Posted by fi360 Team on October 21, 2013
>>>In a column for WealthManagement.com, Matt Lynch of Tiburon Strategic Advisors shares some of his firm’s research on trends in financial services. This includes looks at the fiduciary issue, increased diversity in client base and of advisors, the wealth gap, technology, and products. He then offers two scenarios for how financial services might look in 2030.
In Scenario 1, we are in a financial services utopia in which advisors have embraced the changing face of their potential client base, technology, compensation expectations, and more. They have become more specialized and client-focused so that outcomes become the primary conversation driver and clients are more engaged in the process. Advisors are also running more successful businesses using technology to promote efficiency and with better succession plans in place.
In Scenario 2, the dystopian version, advisors have continued to exhibit the traits that make them one of the least well perceived occupations in America today. As a result, self-service models have become more prominent and, without the benefit of trusted advice, investors find themselves in a worse position than they are in today.
It’s an interesting read and always worth getting the benefit of Tiburon’s insights. We tend to take the optimistic view that something closer to the utopian vision is in our future. In fact, we just gave a presentation at FPA Experience this past weekend, in which CEO Blaine Aikin made the case for why a more fiduciary future is in store, not because regulators are going to mandate it, but because it makes good business sense.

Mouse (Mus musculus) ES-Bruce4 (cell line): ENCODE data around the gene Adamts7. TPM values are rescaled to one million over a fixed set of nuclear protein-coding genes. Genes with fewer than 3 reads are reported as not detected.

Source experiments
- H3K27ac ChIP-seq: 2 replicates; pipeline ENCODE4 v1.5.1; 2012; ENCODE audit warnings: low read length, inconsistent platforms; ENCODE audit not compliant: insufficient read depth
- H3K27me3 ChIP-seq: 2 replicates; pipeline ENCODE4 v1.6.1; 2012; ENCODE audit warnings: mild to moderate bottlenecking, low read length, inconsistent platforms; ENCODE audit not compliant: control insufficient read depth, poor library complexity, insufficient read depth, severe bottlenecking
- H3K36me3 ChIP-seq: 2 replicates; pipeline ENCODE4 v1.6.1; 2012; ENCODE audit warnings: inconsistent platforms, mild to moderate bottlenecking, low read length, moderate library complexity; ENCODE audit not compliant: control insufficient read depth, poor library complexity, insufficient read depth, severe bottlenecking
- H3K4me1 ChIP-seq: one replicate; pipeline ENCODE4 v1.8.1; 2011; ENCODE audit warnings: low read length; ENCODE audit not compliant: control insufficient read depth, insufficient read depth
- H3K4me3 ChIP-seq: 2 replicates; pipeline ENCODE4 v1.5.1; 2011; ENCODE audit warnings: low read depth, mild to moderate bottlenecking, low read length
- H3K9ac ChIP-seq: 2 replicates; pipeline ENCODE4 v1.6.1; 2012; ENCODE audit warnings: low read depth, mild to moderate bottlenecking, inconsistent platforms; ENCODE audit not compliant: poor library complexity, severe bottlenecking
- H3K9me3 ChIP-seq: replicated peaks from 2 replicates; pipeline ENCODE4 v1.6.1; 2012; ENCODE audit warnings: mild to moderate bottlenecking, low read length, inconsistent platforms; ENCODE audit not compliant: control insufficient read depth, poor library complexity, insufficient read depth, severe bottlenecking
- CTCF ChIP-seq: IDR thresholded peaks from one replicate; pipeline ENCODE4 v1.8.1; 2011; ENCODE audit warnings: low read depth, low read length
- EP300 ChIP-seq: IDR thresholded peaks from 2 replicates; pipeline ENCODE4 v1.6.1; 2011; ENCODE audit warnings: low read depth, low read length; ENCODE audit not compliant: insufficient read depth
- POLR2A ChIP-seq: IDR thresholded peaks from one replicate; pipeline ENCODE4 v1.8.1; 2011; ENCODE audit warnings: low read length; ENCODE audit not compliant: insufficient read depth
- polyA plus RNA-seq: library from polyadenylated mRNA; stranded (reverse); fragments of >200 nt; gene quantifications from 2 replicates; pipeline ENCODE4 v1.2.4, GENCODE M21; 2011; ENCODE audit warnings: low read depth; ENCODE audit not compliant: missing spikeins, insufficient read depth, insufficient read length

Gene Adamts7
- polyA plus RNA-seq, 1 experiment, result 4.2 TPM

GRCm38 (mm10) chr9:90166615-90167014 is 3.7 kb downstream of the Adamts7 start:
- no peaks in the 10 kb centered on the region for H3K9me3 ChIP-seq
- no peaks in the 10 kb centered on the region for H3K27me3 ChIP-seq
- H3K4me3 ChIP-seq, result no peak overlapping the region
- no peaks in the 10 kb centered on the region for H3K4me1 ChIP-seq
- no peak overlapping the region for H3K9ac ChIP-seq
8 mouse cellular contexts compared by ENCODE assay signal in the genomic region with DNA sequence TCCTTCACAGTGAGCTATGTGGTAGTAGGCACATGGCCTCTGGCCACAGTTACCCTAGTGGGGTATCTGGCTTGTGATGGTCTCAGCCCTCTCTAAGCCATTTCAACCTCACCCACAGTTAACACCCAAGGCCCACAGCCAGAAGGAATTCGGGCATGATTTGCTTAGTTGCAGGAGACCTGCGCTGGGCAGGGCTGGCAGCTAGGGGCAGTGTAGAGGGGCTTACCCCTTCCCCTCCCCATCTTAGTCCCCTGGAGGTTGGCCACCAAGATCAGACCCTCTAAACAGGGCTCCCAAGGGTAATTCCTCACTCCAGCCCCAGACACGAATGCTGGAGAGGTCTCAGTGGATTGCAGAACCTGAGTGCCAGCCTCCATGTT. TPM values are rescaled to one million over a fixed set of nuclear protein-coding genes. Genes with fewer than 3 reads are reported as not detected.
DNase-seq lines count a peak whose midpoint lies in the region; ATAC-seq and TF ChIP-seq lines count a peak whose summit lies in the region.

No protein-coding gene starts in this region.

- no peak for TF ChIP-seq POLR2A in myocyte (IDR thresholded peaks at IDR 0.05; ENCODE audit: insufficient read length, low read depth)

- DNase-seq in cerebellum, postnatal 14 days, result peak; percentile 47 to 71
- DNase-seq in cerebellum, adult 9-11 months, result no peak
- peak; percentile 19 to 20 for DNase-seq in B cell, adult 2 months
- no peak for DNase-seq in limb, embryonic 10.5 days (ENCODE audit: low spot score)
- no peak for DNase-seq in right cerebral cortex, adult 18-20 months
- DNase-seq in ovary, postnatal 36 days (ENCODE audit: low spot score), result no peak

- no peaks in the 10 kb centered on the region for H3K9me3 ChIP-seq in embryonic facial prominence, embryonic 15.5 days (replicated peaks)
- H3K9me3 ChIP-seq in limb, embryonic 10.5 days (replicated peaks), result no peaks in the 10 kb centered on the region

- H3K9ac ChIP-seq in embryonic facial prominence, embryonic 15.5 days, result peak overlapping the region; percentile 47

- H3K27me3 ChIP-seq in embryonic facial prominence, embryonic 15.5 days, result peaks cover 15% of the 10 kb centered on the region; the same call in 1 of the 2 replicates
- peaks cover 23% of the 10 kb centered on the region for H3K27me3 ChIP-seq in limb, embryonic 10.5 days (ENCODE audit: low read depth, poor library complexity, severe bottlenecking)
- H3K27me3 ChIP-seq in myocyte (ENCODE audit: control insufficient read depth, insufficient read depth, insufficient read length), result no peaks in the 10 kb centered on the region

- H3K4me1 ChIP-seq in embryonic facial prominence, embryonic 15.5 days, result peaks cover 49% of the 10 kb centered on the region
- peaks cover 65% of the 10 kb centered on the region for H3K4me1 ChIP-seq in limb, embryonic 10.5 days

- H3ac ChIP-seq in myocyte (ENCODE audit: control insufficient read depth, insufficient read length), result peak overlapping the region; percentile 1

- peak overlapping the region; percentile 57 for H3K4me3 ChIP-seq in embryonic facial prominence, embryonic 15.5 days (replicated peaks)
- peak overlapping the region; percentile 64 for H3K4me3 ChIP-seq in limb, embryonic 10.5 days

Blaine’s concluding thought was, “As a financial professional, everything I can do to grow and protect client assets advances my business objectives, and every impediment to growth and protection of client assets is detrimental to my business.”
>>>Speaking of becoming more familiar with your clients, a new survey from UBS Wealth Management Americas shows just how different investors’ vision of their own future is evolving. No longer does retirement signal “old age,” it is just the beginning of a long, enjoyable post-work life that we anticipate will last decades longer. Even if the average American lifespan is just shy of 80, we’re not counting on getting “old” until we surpass that mark, so our retirement planning better account for this new perception of aging.
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